Curvaceous Pines

On the way to the annual meeting of the Florida Mosquito Control Association in St. Augustine, John Beidler, retired director of the Indian River Mosquito Control Association & I stopped at a St. Johns River Water Management District Conservation Area. We were pleasantly surprised to find on International Golf Drive the Twelve Mile Swamp Conservation Area. This 21,898-acre pine “plantation” protects a wellfield that provides drinking water for St. Johns County. 378 acres of it are available for conservation accessed via a 2.8 mile loop trail.

Planted pines (Pinus elliotti) line much of the trail & will be harvested by 2025 when the silviculture lease expires. Near the entry kiosk, a few of the pines have abandoned their usual upright growth pattern & curved dramatically.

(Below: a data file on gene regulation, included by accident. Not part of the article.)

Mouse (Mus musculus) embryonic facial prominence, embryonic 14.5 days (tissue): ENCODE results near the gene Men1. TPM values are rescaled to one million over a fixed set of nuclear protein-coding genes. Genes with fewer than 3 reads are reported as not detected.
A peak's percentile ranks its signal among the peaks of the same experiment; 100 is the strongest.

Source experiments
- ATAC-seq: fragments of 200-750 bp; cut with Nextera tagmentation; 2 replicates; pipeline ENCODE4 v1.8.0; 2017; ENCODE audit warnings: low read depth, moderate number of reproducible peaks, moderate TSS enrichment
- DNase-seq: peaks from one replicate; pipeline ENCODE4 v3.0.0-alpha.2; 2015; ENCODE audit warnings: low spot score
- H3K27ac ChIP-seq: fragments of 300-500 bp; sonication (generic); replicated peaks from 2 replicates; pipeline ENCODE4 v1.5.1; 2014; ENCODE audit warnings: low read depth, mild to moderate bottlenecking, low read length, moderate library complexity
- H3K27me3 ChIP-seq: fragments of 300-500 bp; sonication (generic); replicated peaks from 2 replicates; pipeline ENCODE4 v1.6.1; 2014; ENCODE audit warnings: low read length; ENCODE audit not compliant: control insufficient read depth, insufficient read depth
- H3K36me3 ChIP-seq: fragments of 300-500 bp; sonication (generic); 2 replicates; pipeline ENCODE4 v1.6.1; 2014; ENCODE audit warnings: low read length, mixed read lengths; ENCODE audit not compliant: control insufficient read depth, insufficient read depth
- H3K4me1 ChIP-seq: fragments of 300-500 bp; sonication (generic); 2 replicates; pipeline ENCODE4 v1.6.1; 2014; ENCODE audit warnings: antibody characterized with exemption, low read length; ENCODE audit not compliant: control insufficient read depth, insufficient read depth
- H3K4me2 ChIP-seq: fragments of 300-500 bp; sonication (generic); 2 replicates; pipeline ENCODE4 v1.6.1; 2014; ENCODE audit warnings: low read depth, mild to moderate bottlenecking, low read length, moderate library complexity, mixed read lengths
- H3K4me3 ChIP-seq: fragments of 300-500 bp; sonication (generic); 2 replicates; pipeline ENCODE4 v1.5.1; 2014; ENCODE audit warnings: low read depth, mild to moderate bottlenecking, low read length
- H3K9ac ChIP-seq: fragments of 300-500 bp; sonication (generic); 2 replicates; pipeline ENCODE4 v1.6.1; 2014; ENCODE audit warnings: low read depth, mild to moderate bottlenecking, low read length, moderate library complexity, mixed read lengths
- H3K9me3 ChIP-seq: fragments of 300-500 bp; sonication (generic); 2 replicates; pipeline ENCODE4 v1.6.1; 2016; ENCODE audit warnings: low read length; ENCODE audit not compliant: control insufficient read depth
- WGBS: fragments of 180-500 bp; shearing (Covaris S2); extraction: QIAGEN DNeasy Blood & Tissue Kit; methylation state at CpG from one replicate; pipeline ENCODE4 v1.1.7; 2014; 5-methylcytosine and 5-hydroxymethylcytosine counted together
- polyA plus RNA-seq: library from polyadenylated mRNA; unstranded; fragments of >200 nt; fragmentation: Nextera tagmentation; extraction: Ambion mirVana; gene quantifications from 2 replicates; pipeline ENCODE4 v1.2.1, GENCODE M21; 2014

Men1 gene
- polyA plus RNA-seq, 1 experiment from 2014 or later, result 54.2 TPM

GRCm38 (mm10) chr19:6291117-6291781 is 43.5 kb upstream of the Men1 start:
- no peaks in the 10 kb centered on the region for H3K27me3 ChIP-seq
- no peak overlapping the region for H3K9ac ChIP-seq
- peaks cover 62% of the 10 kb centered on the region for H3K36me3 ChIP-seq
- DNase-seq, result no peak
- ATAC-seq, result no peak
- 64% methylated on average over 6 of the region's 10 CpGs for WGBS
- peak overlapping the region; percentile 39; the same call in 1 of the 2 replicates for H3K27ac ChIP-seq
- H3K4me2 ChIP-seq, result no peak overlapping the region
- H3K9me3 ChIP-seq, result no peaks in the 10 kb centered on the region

Wildflowers grow in the sunny conditions along the trail edge, and we were delighted to see lots of silkgrass (Pityopsis graminifolia). Also known as golden aster, this darling daisy (Asteraceae) grows prolifically at the south Oslo Riverfront Conservation Area.


Along the trail we also saw a diminutive milkwort, orange milkwort (Polygala lutea).


This tiny milkwort does not grow at Oslo Riverfront Conservation Area, though the similarly-sized  yellow-flowered milkwort called candyroot (Polygala nana) does.

Thank goodness St. Johns River Water Management has purchased lands like this place and the north Oslo Riverfront Conservation Area for preservation.

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